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Center Column Archives
State police, often serving as the order-preserving arms of global capitalism, have a simple formula for dissolving
groups that pose a threat to that order.
This formula has been documented for
decades in the US and has even been
applied against completely nonviolent
groups. According to Ward Churchill
in Pacifism as Pathology
, reissued this
year by AK press, the existence of such
a formula brings up an inherent flaw in
the logic of American Liberals and other totally ineffectual leftist groups that
remain stridently critical of the use of
violence in resisting the state. Churchill
makes light of the absurdity of assuming that as long as dissent remains nonviolent, the state will be forced to follow
suit. He then unveils the harsh truth
that within nation-states that can mobilize violent use of force to protect ruling-class interests, the stance of absolute nonviolence has become a placebo
for the progressive class, quelling their
woes but changing nothing.
Sat Jun 23 2007 (Updated 06/24/07)
The story of Niccolo Sacco and Bartolomeo Vanzetti was one so powerful
that it is still lamented almost 90 years
later. In 1920, the two Italian-American anarchists were convicted of murder
outside of Boston and held for seven
years before their execution in 1927. To
the authorities’ chagrin, the execution
resounded as an electric shock heard
‘round the world, as the two had garnered support from the far-reaching
corners of the planet. Everyone knew
the names Sacco and Vanzetti, and
nearly everyone resented their deaths.
Chinatown - 5.03.07
Up a dusty flight of stairs in the heart of Boston’s Chinatown lies the arterial lining of the Boston anti-biotech movement. Banners for the US Social Forum line the walls, stacks of the Bioustice 2007 underground newspaper sit prepared for distribution, and various flyers await eager hands. Amidst these tools of resistance, there is a murmur of activity as a motley crew of committed individuals plot and laugh heartily. These are not your typical anti-authoritarians.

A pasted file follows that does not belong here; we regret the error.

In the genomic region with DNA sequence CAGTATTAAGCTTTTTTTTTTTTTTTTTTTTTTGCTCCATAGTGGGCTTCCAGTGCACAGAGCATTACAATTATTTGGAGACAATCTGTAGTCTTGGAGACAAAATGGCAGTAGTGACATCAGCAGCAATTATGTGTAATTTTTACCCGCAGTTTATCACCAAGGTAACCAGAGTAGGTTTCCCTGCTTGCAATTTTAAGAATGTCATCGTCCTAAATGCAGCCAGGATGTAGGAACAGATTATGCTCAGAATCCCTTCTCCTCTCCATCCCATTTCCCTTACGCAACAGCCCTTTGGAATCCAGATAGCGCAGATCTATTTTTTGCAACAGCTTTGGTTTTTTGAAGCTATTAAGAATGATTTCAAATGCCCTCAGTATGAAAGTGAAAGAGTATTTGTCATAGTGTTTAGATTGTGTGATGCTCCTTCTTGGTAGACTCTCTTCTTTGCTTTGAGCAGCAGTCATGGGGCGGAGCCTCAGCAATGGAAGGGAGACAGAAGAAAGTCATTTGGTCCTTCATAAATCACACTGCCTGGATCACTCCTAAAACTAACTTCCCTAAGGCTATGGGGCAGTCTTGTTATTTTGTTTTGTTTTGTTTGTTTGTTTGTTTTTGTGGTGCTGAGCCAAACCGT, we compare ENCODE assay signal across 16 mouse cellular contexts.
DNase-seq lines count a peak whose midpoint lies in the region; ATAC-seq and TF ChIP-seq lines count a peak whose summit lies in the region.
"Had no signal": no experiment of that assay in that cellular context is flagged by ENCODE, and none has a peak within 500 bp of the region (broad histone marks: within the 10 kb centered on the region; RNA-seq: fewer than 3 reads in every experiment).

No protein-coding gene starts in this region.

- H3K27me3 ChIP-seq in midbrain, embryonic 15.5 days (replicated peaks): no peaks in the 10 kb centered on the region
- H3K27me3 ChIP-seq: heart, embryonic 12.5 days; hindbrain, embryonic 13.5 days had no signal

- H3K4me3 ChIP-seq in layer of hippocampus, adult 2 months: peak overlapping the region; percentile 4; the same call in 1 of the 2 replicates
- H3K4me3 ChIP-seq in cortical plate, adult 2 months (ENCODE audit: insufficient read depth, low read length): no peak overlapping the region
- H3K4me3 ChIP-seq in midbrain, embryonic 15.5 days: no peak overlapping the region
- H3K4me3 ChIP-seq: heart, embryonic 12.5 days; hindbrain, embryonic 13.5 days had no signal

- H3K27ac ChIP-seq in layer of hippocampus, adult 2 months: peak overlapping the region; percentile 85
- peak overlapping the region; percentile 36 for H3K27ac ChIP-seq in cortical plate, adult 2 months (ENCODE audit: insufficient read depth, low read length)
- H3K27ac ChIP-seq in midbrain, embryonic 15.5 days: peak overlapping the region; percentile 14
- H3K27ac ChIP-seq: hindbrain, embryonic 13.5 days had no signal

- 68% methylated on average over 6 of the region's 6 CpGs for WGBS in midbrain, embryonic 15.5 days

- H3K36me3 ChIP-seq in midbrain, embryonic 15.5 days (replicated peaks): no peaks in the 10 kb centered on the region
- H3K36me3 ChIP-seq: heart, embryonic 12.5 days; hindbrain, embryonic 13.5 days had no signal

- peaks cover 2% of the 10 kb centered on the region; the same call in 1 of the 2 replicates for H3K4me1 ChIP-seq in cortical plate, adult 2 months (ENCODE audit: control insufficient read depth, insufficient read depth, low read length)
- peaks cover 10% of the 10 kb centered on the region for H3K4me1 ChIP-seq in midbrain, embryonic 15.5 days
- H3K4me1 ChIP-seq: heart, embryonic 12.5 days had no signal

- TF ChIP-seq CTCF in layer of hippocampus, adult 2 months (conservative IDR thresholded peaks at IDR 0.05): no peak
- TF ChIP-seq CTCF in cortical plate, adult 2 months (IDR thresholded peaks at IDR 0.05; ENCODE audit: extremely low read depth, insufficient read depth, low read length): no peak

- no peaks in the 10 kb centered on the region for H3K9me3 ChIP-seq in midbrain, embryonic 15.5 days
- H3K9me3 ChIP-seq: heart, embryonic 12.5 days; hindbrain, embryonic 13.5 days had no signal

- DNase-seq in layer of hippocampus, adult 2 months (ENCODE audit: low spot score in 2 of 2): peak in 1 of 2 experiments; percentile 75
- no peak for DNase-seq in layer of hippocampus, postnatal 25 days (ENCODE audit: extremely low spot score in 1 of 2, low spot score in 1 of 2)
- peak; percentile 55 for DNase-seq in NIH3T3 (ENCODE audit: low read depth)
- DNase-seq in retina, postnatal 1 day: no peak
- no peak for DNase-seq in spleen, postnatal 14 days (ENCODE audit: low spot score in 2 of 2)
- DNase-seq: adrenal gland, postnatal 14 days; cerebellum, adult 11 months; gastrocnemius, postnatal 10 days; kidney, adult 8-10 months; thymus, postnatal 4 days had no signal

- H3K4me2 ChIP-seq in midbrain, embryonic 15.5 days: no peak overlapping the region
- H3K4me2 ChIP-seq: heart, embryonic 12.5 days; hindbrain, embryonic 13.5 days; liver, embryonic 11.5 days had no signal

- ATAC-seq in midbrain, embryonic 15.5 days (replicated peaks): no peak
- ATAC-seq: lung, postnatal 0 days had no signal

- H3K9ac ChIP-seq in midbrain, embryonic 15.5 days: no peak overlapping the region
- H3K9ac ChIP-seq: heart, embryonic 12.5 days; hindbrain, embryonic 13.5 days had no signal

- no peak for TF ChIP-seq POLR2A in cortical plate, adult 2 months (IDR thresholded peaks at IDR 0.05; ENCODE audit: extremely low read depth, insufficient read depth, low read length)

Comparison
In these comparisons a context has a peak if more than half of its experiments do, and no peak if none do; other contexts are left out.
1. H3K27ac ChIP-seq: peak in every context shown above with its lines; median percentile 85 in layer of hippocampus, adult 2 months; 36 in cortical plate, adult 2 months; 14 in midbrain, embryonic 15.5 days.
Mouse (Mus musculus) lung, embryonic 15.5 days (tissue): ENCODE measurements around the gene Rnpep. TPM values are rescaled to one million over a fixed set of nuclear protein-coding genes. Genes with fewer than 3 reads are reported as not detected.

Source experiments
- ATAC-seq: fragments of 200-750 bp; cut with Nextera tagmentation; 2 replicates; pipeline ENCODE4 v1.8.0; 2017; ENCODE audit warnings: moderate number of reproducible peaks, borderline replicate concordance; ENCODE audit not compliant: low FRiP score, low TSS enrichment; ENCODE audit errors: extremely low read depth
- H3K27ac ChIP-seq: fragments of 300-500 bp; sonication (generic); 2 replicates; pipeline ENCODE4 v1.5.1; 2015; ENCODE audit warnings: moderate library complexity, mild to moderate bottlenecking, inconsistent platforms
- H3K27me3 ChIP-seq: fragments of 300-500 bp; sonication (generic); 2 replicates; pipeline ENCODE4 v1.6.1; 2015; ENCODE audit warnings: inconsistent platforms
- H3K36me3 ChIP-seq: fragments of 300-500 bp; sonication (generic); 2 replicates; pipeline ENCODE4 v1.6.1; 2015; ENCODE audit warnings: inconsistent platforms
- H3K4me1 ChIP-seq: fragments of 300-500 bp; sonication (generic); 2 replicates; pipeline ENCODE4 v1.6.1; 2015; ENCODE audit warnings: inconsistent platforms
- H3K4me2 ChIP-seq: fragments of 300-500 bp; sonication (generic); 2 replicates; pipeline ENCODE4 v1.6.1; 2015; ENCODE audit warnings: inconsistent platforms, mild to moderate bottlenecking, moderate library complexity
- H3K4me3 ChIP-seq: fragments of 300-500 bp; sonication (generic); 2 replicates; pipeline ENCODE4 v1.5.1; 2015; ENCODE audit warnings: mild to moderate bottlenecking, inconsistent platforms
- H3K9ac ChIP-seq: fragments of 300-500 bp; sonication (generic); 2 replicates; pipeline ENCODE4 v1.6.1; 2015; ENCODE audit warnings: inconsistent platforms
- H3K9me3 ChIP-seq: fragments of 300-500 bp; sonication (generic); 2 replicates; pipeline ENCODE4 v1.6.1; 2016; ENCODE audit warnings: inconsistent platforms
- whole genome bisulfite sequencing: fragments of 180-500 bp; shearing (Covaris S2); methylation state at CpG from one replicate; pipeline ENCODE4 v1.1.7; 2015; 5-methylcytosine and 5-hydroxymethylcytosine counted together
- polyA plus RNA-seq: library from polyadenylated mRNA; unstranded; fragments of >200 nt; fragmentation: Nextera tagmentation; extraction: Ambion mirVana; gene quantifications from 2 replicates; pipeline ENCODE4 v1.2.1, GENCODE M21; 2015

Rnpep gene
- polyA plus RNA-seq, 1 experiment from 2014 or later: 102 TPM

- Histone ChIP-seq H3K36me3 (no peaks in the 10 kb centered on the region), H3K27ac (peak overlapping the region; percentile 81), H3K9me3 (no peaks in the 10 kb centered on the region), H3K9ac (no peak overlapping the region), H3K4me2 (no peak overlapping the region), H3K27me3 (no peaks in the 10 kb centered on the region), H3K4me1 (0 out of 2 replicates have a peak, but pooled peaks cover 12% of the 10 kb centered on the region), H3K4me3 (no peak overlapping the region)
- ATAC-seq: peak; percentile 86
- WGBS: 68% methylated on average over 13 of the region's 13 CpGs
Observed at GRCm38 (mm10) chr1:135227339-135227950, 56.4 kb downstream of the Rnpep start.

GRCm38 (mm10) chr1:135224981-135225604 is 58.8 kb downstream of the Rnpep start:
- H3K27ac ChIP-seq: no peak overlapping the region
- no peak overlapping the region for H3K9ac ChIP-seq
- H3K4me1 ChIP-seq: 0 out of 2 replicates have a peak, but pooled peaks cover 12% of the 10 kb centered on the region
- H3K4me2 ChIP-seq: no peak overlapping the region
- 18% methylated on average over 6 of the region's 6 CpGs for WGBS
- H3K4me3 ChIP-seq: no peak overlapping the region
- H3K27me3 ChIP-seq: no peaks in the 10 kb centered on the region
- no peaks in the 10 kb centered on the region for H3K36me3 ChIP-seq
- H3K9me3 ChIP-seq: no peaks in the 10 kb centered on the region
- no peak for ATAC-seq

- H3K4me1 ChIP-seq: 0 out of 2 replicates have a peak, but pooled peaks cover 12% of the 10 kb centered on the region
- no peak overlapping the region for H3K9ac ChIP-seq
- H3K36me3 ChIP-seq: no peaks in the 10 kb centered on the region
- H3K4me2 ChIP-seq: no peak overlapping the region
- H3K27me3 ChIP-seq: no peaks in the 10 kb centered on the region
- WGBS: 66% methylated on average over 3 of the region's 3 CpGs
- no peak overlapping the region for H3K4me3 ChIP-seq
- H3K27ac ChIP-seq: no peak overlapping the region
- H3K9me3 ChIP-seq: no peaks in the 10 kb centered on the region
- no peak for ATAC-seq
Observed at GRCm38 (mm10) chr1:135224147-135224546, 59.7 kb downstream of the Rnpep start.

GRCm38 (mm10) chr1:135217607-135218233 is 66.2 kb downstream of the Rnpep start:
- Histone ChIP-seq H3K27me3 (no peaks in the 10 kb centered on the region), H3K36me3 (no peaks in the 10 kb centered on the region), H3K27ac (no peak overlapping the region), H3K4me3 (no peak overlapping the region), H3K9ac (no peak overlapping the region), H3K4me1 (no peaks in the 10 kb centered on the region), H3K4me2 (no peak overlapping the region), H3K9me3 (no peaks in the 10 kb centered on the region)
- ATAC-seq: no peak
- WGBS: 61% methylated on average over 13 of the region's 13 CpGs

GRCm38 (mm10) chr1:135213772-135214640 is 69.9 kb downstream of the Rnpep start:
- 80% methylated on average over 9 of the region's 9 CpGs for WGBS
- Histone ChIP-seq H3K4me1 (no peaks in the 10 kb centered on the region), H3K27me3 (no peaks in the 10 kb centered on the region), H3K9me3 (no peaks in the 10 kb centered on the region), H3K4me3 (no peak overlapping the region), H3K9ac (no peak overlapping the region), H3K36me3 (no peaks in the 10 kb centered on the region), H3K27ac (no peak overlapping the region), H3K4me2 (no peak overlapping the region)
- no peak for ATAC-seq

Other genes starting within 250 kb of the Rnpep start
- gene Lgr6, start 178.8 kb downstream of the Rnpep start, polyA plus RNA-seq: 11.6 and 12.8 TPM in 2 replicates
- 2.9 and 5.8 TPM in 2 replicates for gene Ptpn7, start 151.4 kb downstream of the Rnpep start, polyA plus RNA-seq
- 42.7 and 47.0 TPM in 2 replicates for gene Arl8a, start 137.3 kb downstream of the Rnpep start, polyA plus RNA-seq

In Fault Lines #21, Rubble writes:
On February 15, 2007, three years after its demise, San Francisco Liberation Radio’s (SFLR) case against the Federal Communications Commission (FCC) finally reached the Ninth Circuit Court. This was the station’s third appearance in court, and it unfortunately reached the same conclusion as the previous two: a decision overwhelmingly in favor of the FCC. A victory would have done nothing in regard to the station’s ability to broadcast, but would have made it more difficult for the FCC to raid and shut down unlicensed microradio stations.
In June of 2005, in a village called Rossport in Northwest Ireland, residents began to notice an unusual number of trucks carrying pipeline on their roads. There were so many trucks, in fact, that it was sometimes impossible to travel anywhere as these giant lorries could fully eclipse the narrow country lanes.
While the passage of the Central American Free Trade Area (CAFTA in English, TLC in Spanish) is a distant memory in the public political debate, implementation of the treaty continues to meet organized, spirited opposition in Costa Rica. In the US, activists are standing in solidarity with continued opposition and resistance.
With royal fanfare, British Petroleum just donated big money in research funds for UC Berkeley, Lawrence Livermore Laboratories, and the University of Illinois to develop new sources of energy—primarily biotechnology to produce biofuel crops. This comes on the anniversary of Berkeley’s hapless research deal with seed giant Novartis ten years ago. However, at 500 million dollars, the BP grant dwarfs Novartis’ investment by a factor of ten. The graphics of the announcement were unmistakable: BP’s corporate logo is perfectly aligned with the flags of the Nation, the State, and the University.